Here’s A Look Back at How Sci-Fi Literature Predicted the Rise of Modern Virtual Reality


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Here’s A Look Back at How Sci-Fi Literature Predicted the Rise of Modern Virtual Reality

Editor’s Note: This article originally appeared on July 1st, 2016 and has been republished in relation to the Ready Player One movie trailer debut.

With the introduction of top-end devices such as the Oculus Rift and the HTC Vive as well as the simple ones such as Google Cardboard, Virtual Reality is the next digital frontier. While it’s a world that can now be practically realized, it’s not a new idea: Science Fiction has long been imagining virtual worlds within imagined ones.

From the early 1950s, authors had begun to experiment with stories involving simulated worlds. Ray Bradbury’s 1951 story The Veldt dealt with a pair of children and a virtual nursery, while Fredric Pohl’s 1955 short story The Tunnel Under the World told the story of a man who relived the same day over and over, only to discover that he was trapped in a cruel marketing simulation.

Virtual Reality provided a useful device for authors to examine a couple of interesting themes, territory unexplored by fiction at large. Technological advances were beginning to allow for the possibility for multiple realities: the real world, and ones which the characters could no longer distinguish between real and fake. Where reality was as real as the world under one’s feet and with what someone could see and feel, technology made everything questionable. Authors didn’t just explore their characters being manipulated: they began to question the very notion of reality itself.

James Tiptree Jr.’s 1973 story The Girl Who Was Plugged In is a good example of the manipulation that authors forecasted in their stories. While it doesn’t directly predict the rise of virtual reality, it does act as an important precursor to the entire cyberpunk genre.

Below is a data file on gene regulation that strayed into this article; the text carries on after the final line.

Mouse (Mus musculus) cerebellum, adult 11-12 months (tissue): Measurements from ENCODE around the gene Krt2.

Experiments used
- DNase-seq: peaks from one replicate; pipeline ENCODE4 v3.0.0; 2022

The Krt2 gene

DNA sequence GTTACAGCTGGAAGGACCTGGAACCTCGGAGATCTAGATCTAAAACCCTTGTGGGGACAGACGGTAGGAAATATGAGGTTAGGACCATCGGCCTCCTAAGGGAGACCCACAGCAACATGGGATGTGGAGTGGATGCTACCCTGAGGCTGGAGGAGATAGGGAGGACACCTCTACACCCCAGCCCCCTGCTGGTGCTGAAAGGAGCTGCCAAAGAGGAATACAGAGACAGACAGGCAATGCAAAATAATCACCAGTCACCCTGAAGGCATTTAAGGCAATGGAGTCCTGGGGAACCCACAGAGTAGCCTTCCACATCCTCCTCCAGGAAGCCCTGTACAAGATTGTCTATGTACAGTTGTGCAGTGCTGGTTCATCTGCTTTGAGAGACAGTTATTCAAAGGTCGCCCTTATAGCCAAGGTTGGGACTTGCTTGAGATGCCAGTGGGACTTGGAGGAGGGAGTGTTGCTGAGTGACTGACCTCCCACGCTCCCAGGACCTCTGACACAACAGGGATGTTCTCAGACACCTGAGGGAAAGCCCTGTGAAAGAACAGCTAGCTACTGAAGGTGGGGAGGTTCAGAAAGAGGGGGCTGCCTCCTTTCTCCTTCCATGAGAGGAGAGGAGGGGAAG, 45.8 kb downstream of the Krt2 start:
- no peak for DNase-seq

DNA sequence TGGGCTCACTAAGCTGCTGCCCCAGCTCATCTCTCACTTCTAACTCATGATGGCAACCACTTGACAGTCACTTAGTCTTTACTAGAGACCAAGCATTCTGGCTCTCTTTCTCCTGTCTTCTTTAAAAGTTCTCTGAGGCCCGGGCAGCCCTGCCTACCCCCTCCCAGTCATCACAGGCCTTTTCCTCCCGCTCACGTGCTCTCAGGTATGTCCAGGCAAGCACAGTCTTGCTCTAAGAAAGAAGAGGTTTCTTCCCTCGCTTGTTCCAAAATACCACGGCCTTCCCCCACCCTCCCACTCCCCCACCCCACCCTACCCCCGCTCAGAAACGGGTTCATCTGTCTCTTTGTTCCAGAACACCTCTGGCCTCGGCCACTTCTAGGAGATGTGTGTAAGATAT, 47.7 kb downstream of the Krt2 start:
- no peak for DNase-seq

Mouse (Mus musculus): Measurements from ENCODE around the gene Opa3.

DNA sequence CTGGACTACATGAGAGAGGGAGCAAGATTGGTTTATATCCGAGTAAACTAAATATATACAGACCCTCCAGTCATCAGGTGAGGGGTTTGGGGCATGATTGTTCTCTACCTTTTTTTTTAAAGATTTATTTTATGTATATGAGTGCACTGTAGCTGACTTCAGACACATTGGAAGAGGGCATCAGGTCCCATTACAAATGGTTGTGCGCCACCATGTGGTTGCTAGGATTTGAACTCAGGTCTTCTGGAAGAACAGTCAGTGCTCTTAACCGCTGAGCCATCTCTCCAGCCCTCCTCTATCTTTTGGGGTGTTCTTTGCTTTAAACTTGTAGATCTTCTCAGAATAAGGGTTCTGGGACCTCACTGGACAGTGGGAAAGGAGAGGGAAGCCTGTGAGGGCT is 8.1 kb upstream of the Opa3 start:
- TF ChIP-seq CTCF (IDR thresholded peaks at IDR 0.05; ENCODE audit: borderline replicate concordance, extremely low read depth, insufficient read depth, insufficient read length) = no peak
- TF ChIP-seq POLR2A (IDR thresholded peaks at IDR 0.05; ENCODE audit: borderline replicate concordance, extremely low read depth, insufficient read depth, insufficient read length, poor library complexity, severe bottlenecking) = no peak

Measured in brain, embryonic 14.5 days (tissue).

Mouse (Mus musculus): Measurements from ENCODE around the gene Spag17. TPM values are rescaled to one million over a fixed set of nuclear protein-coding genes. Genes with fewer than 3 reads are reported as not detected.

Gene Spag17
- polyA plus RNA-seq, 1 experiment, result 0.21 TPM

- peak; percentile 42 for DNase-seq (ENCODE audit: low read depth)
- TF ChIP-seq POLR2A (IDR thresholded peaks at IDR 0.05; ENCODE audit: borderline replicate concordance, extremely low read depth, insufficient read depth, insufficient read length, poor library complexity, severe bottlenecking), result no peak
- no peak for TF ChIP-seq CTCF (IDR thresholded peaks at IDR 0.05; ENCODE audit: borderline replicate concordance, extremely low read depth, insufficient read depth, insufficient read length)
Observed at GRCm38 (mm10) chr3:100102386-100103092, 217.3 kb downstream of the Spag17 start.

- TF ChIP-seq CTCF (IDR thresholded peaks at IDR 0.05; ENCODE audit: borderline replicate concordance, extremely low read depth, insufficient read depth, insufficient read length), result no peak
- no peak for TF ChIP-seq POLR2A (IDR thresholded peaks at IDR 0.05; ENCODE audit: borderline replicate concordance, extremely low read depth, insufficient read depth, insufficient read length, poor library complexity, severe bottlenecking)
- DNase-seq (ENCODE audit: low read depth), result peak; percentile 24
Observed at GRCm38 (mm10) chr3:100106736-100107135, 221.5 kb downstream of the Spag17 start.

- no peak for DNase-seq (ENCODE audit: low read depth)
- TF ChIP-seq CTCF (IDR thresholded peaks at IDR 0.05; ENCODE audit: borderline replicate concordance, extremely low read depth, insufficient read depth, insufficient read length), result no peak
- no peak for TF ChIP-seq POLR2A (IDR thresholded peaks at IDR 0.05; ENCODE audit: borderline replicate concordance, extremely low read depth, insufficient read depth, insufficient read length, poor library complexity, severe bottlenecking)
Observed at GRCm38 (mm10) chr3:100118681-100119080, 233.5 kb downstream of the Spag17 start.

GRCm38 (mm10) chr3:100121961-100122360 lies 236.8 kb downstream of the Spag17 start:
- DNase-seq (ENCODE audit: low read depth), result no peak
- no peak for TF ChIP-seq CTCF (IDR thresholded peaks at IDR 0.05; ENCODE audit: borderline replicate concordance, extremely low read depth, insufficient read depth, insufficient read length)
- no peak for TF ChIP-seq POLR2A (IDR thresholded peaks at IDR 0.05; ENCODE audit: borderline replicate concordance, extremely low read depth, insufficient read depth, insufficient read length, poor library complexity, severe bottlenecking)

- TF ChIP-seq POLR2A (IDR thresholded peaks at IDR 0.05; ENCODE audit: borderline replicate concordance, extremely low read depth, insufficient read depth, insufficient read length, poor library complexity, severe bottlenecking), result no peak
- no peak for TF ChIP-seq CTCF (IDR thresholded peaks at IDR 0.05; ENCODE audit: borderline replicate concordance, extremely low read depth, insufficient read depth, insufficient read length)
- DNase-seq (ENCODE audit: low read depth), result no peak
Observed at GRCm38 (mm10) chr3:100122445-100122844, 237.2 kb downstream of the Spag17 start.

In it, a woman named Philadelphia Burkes suffers from pituitary dystrophy, and is given a new opportunity in her life after she attempts to commit suicide. In this future world, remotely piloted ‘gods’ are used in place of advertisements:

“Look around. Not a billboard, sign, slogan, jingle, skywrite, blurb, siblimflash in this whole fun world. Brand names? Only in those ticky little peep screens on the stores and you could hardly call that advertising.”

In this world, the ruling corporate interests manipulate the population of consumers by strategically placing these perfect people in media to use products and encourage people to buy them. The body is a simulation for the people who surround it, but also for the girl plugged into it, who gets to experience this artificial life.

The Girl Who Was Plugged In was a major work from its author, who earned a Hugo Award for best novella in 1974, and it would become a major precursor to a subgenre of science fiction that would change the idea of virtual reality forever.

By far the most influential work of cyberpunk fiction is Neuromancer by William Gibson. Written a decade after Tiptree’s novella, Gibson was struck by an experience that he had in a Vancouver arcade: “Even in this primitive form, the kids who were playing them were so physically involved; it seemed to […]

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